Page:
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Loan Eligibility Prediction using Machine Learning Models in Python
Predicting loan eligibility is a crucial part of the banking and finance sector. It is used by financial institutions, especially banks, to determine whether to approve a loan application. A number of variables are taken into consideration, including the applicant's income, credit history, loan amount, education, and employment situation.
In this post, we will demonstrate how to predict loan eligibility using Python and its machine learning modules. We'll introduce some machine learning models, going over their fundamental ideas and demonstrating how they can be used to generate predictions.
Step 1: Understand the Problem
Predicting whether a loan will be accepted or not is the objective here. Therefore, we must divide this classification problem into two classes: Loan Approved and Loan Not Approved.
Step 2: Data Preparation
Several criteria, including the applicant's gender, marital status, education, number of dependents, income, loan amount, credit history, and others, will be included in the dataset that we will be accessing from an open-source repository.
import pandas as pd # Load the dataset data = pd.read_csv('loan_data.csv') # Display the first 5 rows of the dataframe print(data.head())
The data is then cleaned, handled for missing values, transformed into numerical variables, and divided into feature (X) and target (y) datasets.
Step 3: Implement Machine Learning Models
We will use the Logistic Regression, Decision Tree, and Random Forest machine learning models in this step.
Example 1: Logistic Regression
A statistical approach for binary classification issues is logistic regression. The logistic function is used to model the likelihood of a particular class or occurrence.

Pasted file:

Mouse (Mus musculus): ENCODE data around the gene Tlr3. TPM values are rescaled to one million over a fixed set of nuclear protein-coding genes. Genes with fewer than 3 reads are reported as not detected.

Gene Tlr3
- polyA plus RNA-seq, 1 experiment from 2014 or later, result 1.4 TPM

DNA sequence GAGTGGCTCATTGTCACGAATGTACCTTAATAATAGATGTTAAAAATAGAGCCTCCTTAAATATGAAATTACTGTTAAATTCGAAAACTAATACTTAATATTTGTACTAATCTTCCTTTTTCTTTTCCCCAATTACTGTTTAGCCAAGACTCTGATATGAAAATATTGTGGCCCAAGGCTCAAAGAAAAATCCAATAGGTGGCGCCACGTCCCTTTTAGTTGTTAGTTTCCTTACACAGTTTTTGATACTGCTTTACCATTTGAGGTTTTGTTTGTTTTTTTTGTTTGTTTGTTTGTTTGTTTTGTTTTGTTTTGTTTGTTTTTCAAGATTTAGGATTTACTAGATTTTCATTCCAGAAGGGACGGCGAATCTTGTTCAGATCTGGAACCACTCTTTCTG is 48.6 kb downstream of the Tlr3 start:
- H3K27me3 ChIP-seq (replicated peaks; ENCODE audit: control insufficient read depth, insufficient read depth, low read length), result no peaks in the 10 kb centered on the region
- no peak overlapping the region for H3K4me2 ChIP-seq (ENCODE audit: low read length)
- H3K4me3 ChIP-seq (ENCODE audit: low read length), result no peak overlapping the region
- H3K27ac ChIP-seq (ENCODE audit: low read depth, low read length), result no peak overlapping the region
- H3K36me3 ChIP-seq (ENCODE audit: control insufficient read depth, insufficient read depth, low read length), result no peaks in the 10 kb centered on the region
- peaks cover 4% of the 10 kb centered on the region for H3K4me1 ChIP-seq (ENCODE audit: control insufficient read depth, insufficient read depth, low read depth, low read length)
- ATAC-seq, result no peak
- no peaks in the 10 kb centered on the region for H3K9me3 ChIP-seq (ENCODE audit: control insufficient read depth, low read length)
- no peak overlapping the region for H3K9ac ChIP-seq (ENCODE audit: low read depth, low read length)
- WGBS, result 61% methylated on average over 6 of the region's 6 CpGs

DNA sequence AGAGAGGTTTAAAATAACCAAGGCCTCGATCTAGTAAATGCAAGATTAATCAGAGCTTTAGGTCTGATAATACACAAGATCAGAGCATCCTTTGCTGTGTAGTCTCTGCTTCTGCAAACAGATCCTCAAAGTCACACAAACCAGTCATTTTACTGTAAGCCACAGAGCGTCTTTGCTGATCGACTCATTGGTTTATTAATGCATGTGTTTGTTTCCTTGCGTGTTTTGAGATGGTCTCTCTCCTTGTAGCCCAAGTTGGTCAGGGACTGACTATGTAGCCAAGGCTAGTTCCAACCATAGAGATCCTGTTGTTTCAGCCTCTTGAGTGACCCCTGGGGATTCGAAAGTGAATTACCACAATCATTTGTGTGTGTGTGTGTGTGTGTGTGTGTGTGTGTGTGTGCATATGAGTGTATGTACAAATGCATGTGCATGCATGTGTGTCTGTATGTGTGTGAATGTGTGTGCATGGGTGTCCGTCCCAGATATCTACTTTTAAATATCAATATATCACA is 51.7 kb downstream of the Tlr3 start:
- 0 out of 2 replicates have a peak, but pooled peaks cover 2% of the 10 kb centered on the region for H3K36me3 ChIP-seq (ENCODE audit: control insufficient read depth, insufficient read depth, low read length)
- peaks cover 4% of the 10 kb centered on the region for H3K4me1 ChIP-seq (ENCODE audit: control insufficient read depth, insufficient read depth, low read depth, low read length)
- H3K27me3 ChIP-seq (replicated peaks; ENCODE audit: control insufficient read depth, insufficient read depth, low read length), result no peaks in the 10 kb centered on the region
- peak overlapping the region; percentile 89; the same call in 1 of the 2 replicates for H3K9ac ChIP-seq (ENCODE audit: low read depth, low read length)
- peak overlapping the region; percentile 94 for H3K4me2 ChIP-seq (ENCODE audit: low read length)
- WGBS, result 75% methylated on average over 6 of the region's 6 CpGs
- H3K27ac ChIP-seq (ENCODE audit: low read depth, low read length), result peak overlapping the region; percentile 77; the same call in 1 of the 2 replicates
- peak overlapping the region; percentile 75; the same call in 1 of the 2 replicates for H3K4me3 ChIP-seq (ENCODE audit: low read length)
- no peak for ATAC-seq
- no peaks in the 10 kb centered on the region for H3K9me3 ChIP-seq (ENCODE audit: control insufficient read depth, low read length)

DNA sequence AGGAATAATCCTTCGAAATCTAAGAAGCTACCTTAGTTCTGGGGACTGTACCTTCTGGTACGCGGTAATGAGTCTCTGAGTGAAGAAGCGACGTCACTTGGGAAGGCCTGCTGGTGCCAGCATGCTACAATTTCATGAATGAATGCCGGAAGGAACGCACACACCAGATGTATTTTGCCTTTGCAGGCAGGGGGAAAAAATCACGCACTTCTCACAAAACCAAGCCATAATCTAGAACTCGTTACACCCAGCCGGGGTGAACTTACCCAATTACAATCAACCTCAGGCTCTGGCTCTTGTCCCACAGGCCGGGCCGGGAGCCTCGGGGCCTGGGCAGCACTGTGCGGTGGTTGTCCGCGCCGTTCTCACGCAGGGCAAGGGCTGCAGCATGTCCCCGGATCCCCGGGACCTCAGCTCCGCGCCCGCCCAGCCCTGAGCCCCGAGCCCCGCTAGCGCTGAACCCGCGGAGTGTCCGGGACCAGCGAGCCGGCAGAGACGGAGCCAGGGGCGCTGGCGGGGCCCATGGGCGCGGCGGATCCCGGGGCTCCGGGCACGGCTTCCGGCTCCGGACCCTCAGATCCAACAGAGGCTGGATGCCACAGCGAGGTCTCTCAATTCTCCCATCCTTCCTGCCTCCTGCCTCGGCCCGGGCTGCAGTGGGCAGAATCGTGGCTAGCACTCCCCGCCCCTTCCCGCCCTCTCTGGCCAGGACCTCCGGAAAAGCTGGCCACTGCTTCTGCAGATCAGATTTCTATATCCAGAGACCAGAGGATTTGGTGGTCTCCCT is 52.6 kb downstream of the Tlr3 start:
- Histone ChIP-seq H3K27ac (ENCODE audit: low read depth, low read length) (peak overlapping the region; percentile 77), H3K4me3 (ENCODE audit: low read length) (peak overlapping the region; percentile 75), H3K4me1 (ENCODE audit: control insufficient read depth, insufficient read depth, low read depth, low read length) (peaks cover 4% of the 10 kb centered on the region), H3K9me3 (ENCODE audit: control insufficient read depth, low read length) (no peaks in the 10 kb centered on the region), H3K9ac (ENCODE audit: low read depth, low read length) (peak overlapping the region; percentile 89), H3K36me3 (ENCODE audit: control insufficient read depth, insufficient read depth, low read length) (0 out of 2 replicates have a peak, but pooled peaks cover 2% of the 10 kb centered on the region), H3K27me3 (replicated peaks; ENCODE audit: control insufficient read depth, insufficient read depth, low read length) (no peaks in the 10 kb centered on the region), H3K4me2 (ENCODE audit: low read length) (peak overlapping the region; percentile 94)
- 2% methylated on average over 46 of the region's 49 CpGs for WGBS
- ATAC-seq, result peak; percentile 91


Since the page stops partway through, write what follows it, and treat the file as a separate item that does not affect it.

from sklearn.model_selection import train_test_split from sklearn.linear_model import LogisticRegression from sklearn.metrics import accuracy_score # Split the data into training set and test set X_train, X_test, y_train, y_test = train_test_split(X, y, test_size=0.2, random_state=0) # Create a Logistic Regression model model = LogisticRegression() # Train the model model.fit(X_train, y_train) # Make predictions y_pred = model.predict(X_test) # Evaluate the model print('Accuracy: ', accuracy_score(y_test, y_pred))
Example 2: Decision Tree
An internal node represents a feature (or property), a branch represents a decision rule, and each leaf node indicates the outcome in a decision tree, which resembles a flowchart.
from sklearn.tree import DecisionTreeClassifier # Create a Decision Tree model model = DecisionTreeClassifier() # Train the model model.fit(X_train, y_train) # Make predictions y_pred = model.predict(X_test) # Evaluate the model print('Accuracy: ', accuracy_score(y_test, y_pred))
Example 3: Random Forest
A classification technique called Random Forest builds several decision trees during the training phase and outputs the class that corresponds to the categorization of the individual trees' modes.
from sklearn.ensemble import RandomForestClassifier # Create a Random Forest model model = RandomForestClassifier(n_estimators=100) # Train the model model.fit(X_train, y_train) # Make predictions y_pred = model.predict(X_test) # Evaluate the model print('Accuracy: ', accuracy_score(y_test, y_pred))
Step 4: Evaluate the Models
In this instance, accuracy serves as our evaluation metric. The proportion of accurate predictions to all input samples is shown below. Nevertheless, depending on the problem context, other measures including precision, recall, and F1 score could also be utilised.
One typical use case in the banking and finance sector is loan eligibility prediction. In this article, we looked at how to forecast loan eligibility using Python and machine learning models. We put the Logistic Regression, Decision Tree, and Random Forest models into practise and assessed how well they worked.
Remember that analysing the data and selecting the appropriate model and assessment metric are the keys to developing a robust machine learning model. Continue to investigate more models and methods to enhance the forecast.
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